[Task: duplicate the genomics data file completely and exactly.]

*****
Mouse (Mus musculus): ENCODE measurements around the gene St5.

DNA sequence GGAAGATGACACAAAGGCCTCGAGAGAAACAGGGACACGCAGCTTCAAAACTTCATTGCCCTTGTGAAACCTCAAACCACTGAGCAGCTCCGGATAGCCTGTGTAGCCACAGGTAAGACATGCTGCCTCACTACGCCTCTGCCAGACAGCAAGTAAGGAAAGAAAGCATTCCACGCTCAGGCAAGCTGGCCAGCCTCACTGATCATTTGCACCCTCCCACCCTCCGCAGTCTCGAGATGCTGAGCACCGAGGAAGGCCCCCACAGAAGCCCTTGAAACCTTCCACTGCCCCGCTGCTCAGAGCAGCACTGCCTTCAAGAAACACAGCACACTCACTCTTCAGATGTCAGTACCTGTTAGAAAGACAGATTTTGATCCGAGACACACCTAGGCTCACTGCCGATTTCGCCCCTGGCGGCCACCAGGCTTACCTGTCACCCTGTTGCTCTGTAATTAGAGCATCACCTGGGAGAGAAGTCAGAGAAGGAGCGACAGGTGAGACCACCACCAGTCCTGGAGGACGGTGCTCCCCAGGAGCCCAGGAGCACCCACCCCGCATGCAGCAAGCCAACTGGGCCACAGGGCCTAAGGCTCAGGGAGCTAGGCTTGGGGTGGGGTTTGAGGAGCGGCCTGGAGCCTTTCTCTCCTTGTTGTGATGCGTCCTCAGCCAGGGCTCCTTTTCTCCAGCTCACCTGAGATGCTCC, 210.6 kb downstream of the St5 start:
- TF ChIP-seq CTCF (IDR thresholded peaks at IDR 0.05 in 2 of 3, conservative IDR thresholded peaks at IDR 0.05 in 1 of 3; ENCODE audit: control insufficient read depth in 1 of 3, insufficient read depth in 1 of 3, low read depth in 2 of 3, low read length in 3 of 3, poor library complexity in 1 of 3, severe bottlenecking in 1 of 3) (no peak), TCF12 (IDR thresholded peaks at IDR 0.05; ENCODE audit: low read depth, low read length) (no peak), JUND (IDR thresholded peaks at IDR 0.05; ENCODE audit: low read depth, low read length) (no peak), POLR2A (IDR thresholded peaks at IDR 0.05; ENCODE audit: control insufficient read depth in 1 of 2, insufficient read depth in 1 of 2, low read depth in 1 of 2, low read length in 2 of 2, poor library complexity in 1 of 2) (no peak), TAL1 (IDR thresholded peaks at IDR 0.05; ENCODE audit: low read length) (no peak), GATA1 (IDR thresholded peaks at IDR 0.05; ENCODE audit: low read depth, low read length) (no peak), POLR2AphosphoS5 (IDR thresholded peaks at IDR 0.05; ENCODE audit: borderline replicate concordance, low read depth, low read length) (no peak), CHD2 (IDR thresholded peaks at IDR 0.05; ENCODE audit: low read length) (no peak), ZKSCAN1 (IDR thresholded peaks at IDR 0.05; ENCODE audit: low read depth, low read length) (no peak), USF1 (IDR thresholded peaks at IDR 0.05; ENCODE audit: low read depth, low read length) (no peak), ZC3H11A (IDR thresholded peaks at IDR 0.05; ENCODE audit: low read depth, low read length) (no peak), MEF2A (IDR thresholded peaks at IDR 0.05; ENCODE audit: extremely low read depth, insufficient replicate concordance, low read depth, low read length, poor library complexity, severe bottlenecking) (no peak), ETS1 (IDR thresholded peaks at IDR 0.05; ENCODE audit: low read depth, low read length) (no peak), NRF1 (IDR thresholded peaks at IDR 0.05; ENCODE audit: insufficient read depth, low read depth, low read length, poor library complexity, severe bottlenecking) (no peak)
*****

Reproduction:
Mouse (Mus musculus): ENCODE measurements around the gene St5.

DNA sequence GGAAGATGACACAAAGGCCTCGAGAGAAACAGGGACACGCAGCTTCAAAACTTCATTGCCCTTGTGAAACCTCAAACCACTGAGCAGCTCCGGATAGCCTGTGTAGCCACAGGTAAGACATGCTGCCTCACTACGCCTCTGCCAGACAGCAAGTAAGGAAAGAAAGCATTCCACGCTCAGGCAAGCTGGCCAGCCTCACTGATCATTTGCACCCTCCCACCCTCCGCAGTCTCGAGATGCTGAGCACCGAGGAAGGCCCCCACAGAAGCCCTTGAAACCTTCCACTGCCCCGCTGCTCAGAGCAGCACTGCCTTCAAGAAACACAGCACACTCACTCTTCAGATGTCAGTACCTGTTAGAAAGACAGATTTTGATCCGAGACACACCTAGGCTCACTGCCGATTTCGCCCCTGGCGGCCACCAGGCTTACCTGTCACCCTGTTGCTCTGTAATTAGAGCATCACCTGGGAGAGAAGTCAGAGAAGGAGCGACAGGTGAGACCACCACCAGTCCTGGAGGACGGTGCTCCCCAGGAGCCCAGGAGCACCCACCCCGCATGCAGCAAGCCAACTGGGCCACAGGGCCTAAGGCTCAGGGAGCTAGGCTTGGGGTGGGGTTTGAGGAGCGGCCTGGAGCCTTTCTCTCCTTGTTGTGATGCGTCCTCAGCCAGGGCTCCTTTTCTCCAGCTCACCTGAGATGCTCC, 210.6 kb downstream of the St5 start:
- TF ChIP-seq CTCF (IDR thresholded peaks at IDR 0.05 in 2 of 3, conservative IDR thresholded peaks at IDR 0.05 in 1 of 3; ENCODE audit: control insufficient read depth in 1 of 3, insufficient read depth in 1 of 3, low read depth in 2 of 3, low read length in 3 of 3, poor library complexity in 1 of 3, severe bottlenecking in 1 of 3) (no peak), TCF12 (IDR thresholded peaks at IDR 0.05; ENCODE audit: low read depth, low read length) (no peak), JUND (IDR thresholded peaks at IDR 0.05; ENCODE audit: low read depth, low read length) (no peak), POLR2A (IDR thresholded peaks at IDR 0.05; ENCODE audit: control insufficient read depth in 1 of 2, insufficient read depth in 1 of 2, low read depth in 1 of 2, low read length in 2 of 2, poor library complexity in 1 of 2) (no peak), TAL1 (IDR thresholded peaks at IDR 0.05; ENCODE audit: low read length) (no peak), GATA1 (IDR thresholded peaks at IDR 0.05; ENCODE audit: low read depth, low read length) (no peak), POLR2AphosphoS5 (IDR thresholded peaks at IDR 0.05; ENCODE audit: borderline replicate concordance, low read depth, low read length) (no peak), CHD2 (IDR thresholded peaks at IDR 0.05; ENCODE audit: low read length) (no peak), ZKSCAN1 (IDR thresholded peaks at IDR 0.05; ENCODE audit: low read depth, low read length) (no peak), USF1 (IDR thresholded peaks at IDR 0.05; ENCODE audit: low read depth, low read length) (no peak), ZC3H11A (IDR thresholded peaks at IDR 0.05; ENCODE audit: low read depth, low read length) (no peak), MEF2A (IDR thresholded peaks at IDR 0.05; ENCODE audit: extremely low read depth, insufficient replicate concordance, low read depth, low read length, poor library complexity, severe bottlenecking) (no peak), ETS1 (IDR thresholded peaks at IDR 0.05; ENCODE audit: low read depth, low read length) (no peak), NRF1 (IDR thresholded peaks at IDR 0.05; ENCODE audit: insufficient read depth, low read depth, low read length, poor library complexity, severe bottlenecking) (no peak)